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Jewish Heritage Center

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CALIFORNIA | LOCAL
May 17, 1999 | JEFFREY L. RABIN, TIMES STAFF WRITER
Music, song and storytelling celebrated the opening Sunday of the new Jewish Heritage Center on Los Angeles' Museum Row, bringing together the Los Angeles Museum of the Holocaust, the Jewish Community Library and Jewish Historical Society of Southern California.
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CALIFORNIA | LOCAL
May 17, 1999 | JEFFREY L. RABIN, TIMES STAFF WRITER
Music, song and storytelling celebrated the opening Sunday of the new Jewish Heritage Center on Los Angeles' Museum Row, bringing together the Los Angeles Museum of the Holocaust, the Jewish Community Library and Jewish Historical Society of Southern California.
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ENTERTAINMENT
February 10, 2001
Address--The Jewish Heritage Center, starting point for tours sponsored by the Jewish Historical Society, is located at 6006 Wilshire Blvd. An incorrect address appears in a listing in this weekend's Sunday Calendar.
CALIFORNIA | LOCAL
June 9, 2001 | TERESA WATANABE
A Christian conference aimed at uniting men of faith and encouraging them to be better husbands, fathers and community members is expected to draw more than 5,000 people today in Chino. David Rosales, senior pastor of Calvary Chapel of the Chino Valley, will lead the conference at the Ontario Convention Center from 8:30 a.m. to 3 p.m. Speakers will include Calvary Chapel leaders Chuck Smith, Raul Ries and others.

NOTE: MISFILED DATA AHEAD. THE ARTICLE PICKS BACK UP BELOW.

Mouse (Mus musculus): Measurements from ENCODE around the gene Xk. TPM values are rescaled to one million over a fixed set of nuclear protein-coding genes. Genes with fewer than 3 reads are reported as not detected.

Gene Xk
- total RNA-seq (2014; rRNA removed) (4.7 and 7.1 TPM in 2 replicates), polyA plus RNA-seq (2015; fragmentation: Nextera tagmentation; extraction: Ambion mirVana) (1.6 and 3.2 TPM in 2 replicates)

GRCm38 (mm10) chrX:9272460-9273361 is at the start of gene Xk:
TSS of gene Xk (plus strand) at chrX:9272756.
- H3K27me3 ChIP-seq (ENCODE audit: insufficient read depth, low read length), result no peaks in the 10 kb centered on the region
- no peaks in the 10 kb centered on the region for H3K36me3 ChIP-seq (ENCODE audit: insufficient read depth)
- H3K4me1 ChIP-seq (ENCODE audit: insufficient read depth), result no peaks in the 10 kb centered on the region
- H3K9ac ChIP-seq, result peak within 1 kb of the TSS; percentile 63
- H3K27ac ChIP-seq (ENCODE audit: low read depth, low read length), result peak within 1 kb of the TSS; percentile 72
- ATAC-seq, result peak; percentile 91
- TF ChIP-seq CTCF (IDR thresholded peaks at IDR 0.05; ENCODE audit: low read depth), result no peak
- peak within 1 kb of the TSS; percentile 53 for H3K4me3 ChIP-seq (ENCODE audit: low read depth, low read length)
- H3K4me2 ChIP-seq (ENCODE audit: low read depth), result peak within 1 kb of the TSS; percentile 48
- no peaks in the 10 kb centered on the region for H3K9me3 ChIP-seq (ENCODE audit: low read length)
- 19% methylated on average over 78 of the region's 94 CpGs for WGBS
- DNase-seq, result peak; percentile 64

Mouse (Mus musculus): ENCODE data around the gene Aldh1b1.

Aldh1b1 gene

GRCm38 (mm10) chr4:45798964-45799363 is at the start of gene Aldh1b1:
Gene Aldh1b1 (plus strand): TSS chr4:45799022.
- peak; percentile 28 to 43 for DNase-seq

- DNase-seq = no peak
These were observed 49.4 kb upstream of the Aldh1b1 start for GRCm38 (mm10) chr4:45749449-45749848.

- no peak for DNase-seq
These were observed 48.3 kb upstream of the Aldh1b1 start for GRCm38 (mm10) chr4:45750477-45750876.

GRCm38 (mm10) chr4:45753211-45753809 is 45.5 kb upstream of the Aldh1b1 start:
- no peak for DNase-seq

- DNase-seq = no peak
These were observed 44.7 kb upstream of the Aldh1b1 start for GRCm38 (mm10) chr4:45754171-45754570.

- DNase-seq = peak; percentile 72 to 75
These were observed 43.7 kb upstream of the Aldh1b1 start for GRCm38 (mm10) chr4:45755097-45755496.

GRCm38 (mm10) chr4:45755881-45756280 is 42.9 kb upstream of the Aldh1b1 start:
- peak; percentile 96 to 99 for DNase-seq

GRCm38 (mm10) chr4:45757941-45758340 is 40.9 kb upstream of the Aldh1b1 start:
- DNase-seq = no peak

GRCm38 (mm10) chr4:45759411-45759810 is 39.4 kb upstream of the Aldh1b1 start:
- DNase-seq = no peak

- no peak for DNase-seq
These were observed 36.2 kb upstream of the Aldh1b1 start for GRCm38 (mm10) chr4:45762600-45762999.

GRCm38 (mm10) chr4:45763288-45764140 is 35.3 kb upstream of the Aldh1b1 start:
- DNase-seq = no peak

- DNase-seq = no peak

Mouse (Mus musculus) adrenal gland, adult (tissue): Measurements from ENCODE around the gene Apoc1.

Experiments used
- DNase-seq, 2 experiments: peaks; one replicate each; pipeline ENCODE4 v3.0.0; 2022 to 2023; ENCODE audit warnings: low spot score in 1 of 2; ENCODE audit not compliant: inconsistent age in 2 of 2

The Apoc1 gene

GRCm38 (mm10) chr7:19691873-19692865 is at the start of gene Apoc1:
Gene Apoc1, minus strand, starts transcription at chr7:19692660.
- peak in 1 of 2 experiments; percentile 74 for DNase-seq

NEWS
October 26, 2003 | Karl Peter Kirk, Associated Press Writer
Perched on a plank high above the ark that once held a Torah scroll, Anita Peto draws another decorative circle, carefully copying the blurred shapes on a fading photograph taped to the scaffolding. The 24-year-old art restorer is putting together clues from the past to restore a crumbling rural synagogue to its former splendor when Mad was an important center in Hungarian Judaism.
CALIFORNIA | LOCAL
March 22, 1995 | SCOTT HADLY, SPECIAL TO THE TIMES
In three new elegantly designed buildings meant to replace structures destroyed in last year's earthquake, architects for the Brandeis-Bardin Institute near Simi Valley hope to incorporate remembrances of the past. Shards of stained glass and pieces of wood from buildings damaged by the quake will be placed in the new structures, as the 50-year-old Jewish institution gets back on its feet and faces the future.
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